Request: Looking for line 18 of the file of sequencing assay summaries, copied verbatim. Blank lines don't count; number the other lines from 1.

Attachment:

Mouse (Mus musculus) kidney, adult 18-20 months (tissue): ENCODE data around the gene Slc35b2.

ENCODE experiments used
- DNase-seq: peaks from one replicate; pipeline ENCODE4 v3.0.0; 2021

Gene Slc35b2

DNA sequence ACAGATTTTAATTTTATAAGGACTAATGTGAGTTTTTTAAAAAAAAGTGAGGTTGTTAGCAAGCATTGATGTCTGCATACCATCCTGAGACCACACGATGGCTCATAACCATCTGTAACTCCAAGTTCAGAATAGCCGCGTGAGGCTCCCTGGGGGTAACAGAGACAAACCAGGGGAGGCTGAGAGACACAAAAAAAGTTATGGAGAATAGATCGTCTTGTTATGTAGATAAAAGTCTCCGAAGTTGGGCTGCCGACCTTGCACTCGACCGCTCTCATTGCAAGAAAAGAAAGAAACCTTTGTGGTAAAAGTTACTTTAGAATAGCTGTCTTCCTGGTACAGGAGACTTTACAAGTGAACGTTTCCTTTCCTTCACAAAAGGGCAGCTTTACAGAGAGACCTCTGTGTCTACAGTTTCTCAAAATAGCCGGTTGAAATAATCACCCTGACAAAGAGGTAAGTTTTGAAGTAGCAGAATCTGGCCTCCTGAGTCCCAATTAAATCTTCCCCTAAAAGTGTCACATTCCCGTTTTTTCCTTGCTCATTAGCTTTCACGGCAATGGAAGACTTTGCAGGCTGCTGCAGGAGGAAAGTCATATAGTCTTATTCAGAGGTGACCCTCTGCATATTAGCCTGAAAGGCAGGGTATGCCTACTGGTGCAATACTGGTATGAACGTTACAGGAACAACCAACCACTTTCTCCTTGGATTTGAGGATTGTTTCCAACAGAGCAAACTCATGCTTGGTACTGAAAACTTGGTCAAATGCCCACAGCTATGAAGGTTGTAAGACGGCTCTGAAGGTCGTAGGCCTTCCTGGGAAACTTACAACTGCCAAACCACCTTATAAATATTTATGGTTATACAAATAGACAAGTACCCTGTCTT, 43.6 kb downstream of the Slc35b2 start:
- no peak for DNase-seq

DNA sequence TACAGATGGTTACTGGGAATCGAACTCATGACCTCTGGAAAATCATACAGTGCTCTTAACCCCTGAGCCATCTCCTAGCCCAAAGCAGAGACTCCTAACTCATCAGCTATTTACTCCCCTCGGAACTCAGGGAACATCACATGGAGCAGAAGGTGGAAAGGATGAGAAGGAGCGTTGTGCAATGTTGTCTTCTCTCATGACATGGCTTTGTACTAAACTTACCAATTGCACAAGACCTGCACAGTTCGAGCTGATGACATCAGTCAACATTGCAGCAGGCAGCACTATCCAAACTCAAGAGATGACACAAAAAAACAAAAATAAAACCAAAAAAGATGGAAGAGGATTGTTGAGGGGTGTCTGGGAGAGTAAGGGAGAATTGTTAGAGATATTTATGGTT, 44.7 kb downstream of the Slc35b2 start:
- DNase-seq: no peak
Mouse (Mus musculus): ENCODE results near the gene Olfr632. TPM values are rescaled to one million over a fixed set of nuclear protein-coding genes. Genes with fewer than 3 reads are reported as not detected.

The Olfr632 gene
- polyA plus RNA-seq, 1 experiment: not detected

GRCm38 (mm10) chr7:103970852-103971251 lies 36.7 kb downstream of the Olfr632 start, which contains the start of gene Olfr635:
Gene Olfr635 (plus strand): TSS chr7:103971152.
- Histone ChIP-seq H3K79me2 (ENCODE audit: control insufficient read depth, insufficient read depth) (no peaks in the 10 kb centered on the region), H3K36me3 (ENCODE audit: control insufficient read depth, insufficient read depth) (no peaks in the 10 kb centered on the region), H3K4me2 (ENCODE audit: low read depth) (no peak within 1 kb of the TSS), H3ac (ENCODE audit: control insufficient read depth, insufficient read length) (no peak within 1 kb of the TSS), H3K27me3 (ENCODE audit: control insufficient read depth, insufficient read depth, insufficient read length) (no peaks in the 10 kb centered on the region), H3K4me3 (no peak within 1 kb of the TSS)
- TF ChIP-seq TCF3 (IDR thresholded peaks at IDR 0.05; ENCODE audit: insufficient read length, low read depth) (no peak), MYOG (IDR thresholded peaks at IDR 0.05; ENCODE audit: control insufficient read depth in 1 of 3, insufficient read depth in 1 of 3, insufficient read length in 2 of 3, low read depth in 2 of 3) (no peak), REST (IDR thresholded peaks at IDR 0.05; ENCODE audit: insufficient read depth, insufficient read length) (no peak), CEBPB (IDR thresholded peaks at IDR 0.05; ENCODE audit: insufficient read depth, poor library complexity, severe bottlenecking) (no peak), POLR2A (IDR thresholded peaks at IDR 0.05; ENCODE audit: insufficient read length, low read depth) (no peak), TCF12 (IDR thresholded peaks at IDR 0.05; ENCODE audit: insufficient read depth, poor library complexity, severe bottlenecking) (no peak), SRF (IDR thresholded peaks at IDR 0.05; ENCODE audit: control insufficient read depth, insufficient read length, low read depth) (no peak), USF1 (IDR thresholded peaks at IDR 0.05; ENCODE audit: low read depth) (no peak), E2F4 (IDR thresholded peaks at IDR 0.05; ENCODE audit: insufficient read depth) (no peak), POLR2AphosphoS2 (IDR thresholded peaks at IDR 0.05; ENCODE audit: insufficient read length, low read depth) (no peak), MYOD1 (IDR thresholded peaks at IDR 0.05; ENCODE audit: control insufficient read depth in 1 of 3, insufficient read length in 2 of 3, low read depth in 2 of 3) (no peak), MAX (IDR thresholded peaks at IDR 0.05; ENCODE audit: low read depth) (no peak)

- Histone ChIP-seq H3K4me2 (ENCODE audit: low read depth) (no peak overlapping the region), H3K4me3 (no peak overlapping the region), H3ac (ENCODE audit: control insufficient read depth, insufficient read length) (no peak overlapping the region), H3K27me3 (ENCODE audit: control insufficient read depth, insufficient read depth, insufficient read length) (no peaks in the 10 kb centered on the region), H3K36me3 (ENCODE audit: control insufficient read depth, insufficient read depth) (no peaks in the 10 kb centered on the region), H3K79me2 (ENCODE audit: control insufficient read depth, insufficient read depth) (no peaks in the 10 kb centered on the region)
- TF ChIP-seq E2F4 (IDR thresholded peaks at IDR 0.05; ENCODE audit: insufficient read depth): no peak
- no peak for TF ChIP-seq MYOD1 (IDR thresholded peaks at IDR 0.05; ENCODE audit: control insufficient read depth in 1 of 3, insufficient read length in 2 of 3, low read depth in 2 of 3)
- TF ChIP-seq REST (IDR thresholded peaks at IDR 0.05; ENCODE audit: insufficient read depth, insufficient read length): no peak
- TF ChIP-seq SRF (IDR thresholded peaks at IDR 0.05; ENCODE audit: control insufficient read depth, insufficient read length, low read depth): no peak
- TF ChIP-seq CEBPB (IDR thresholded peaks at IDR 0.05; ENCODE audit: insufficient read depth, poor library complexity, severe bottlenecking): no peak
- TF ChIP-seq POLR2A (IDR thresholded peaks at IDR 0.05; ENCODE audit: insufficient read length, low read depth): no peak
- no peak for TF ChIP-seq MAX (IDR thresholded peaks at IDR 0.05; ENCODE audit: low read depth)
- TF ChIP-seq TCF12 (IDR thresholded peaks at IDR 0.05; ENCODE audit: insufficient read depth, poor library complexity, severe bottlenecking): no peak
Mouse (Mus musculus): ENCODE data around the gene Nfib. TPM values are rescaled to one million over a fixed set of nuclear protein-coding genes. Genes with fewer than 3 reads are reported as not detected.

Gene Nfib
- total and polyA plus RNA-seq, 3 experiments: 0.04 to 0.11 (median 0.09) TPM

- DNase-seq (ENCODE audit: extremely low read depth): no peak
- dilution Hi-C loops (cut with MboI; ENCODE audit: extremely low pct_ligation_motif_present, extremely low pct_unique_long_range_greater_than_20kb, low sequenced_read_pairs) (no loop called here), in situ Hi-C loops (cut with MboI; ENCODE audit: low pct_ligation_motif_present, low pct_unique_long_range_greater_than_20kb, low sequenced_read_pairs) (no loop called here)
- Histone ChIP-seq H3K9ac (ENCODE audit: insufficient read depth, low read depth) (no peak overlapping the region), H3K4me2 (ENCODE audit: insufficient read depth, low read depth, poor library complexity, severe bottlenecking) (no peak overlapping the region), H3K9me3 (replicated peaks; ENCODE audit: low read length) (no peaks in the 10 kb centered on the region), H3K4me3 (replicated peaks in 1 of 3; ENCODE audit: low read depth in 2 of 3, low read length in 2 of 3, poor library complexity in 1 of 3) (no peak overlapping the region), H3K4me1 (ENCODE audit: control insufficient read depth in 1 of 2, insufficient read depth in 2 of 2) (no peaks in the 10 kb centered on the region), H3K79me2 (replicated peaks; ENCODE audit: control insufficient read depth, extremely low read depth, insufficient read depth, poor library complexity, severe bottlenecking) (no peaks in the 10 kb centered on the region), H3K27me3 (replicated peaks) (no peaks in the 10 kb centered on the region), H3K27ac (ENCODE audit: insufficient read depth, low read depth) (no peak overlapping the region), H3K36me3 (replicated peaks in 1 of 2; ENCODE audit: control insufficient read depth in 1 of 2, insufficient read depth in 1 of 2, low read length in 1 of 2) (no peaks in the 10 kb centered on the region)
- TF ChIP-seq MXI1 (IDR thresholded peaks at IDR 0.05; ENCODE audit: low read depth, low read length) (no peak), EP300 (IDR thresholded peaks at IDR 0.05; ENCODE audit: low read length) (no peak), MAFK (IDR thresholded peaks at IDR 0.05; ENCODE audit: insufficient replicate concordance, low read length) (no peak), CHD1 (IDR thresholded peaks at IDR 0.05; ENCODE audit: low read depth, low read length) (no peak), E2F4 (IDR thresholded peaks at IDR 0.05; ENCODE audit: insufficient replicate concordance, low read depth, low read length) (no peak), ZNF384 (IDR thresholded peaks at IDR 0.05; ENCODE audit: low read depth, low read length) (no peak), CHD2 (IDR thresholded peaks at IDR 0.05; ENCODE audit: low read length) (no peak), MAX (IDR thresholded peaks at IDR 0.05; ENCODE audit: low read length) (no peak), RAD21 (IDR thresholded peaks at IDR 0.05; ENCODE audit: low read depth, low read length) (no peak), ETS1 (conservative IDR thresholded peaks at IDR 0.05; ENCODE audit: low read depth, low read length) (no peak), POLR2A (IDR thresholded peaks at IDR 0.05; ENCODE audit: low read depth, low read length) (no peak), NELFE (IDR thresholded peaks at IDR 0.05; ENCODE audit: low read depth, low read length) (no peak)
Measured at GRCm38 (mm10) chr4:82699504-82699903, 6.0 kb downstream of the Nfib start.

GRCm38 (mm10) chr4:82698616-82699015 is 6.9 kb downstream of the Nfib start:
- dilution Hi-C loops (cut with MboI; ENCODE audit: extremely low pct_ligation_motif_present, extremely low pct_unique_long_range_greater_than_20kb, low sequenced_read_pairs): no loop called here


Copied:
- no peak for TF ChIP-seq MYOD1 (IDR thresholded peaks at IDR 0.05; ENCODE audit: control insufficient read depth in 1 of 3, insufficient read length in 2 of 3, low read depth in 2 of 3)